Gianna Pomata, Dr.
Professor of the History of Medicine
Johns Hopkins University, Baltimore
Born in 1950 in Carbonia, Italy
Studied Social and Political Sciences at the University of Florence
The Case Narrative in Pre-Modern Medicine: a History Across CulturesThe case history, that is, a report of the course of a disease in an individual patient, is a form of medical writing that we find in many cultures and times. It is one of the most widespread kinds of text associated with the practice of medicine: A moving record of suffering, the case is also a dispassionate effort to look lucidly into the human face of disease and describe its ravages on a person's body and mind. Because of its focus on the individual patient, the case narrative speaks of concepts and practices of healing that relate to notions of individuality and personhood. It documents the intersection of the biomedical and the biographical dimensions of health care - the point where generalized knowledge of disease comes to terms with the individualized approach often required for treatment. It records the tension we find in many medical cultures, ancient and modern, between categorizing and individualizing notions of disease - disease as ontological entity and disease as individual illness.
As a form of medical writing, the case narrative is a genre of astonishing longevity, spanning the centuries from antiquity to modernity. In those medical cultures that are based on a long and continuous tradition of specialized writing, such as the European and the Chinese, case narratives are among the oldest extant medical records. My book will be the first comprehensive history of the case history in pre-modern medical cultures. While I focus especially on the European medical tradition, I bring a cross-cultural and comparative approach to this topic. I study the development of the medical case history in a long-term perspective by tracing its antecedents in ancient Greek, medieval European, and medieval Arabic medicine. In a cross-cultural perspective, I compare the early modern European case collections with the case collections that developed in early modern Chinese medicine. I argue that the cross-cultural history of the medical case can tell us much about the epistemic significance of case-based knowledge not only in medicine, but also in other areas, such as the law and ethics, where the search for general rules coexists with the cognitive need to focus on individual circumstances.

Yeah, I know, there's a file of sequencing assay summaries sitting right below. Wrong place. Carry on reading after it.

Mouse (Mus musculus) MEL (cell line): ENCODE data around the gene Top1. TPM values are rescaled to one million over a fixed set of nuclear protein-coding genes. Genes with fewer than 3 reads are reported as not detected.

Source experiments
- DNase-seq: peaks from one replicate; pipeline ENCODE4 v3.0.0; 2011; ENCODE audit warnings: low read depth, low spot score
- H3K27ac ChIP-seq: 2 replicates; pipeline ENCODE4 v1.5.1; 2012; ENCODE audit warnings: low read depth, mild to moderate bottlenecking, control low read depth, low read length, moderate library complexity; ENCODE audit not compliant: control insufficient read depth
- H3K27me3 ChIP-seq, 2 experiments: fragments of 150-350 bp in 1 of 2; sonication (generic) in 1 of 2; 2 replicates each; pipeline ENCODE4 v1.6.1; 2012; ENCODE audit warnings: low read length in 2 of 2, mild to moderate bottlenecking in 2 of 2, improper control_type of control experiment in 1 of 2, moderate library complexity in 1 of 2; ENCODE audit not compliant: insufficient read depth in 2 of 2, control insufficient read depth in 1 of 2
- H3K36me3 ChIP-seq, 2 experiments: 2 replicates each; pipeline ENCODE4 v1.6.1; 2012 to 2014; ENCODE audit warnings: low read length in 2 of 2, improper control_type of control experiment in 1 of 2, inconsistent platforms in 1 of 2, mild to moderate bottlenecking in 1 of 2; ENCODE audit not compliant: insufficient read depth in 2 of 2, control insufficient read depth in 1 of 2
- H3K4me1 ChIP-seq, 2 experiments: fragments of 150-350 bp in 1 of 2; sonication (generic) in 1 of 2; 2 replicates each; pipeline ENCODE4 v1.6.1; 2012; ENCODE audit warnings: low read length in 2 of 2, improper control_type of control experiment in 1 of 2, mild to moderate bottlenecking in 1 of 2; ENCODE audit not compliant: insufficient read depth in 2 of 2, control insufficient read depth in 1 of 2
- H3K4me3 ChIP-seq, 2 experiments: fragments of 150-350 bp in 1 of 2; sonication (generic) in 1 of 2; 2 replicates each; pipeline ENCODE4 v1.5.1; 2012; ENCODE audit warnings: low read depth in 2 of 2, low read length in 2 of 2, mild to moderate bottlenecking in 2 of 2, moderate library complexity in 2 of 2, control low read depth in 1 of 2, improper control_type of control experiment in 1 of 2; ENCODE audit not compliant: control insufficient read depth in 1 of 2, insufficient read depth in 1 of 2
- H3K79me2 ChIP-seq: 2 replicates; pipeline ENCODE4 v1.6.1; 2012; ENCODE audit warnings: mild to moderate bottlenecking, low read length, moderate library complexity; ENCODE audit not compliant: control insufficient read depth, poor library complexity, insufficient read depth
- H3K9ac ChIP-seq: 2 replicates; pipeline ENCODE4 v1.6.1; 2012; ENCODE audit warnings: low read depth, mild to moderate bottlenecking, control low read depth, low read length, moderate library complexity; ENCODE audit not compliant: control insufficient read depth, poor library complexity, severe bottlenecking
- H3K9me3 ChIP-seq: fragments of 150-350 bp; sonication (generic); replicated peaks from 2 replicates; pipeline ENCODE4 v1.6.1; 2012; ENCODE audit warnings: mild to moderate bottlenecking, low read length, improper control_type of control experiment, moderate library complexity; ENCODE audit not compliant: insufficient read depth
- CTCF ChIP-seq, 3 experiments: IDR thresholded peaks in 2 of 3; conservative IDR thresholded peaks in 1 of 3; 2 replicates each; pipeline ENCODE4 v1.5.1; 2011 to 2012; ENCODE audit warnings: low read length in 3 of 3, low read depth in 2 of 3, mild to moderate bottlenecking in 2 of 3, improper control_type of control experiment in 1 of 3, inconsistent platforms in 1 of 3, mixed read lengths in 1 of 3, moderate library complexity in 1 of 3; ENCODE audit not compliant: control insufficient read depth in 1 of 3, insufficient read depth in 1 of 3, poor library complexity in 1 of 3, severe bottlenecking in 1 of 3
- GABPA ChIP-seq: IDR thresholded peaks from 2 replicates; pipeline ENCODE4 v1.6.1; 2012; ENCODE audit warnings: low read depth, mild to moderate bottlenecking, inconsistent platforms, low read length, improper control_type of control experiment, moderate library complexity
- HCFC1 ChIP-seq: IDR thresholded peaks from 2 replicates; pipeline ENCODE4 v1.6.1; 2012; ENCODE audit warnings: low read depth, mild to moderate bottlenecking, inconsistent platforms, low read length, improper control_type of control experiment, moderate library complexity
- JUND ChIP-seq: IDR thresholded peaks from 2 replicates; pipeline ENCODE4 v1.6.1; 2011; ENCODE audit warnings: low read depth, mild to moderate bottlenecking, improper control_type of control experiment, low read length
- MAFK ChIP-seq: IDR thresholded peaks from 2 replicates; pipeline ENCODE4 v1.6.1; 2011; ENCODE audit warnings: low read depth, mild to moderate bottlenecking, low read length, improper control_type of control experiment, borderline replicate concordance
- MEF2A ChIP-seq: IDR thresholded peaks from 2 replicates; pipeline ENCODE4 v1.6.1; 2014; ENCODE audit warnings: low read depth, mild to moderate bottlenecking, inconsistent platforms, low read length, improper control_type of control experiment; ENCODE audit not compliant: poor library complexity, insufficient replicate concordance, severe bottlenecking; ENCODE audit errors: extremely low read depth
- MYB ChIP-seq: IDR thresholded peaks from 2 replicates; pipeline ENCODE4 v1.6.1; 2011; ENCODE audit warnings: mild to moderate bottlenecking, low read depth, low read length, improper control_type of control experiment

Pomata, Gianna. "The Medical Case Narrative: Distant Reading of an Epistemic Genre." Literature and Medicine 32, 1 (2014): 1-23.
Pomata, Gianna and Nancy G. Siraisi. Historia: Empiricism and Erudition in Early Modern Europe. Cambridge, Mass.: MIT Press, 2005.
Pomata, Gianna. Contracting a Cure: Patients, Healers, and the Law in Early Modern Bologna. Baltimore et al.: Johns Hopkins University Press, 1998.
Tuesday Colloquium, 25.04.2017
The Medical Case in Pre-modern Europe and China: Comparative History of an Epistemic Genre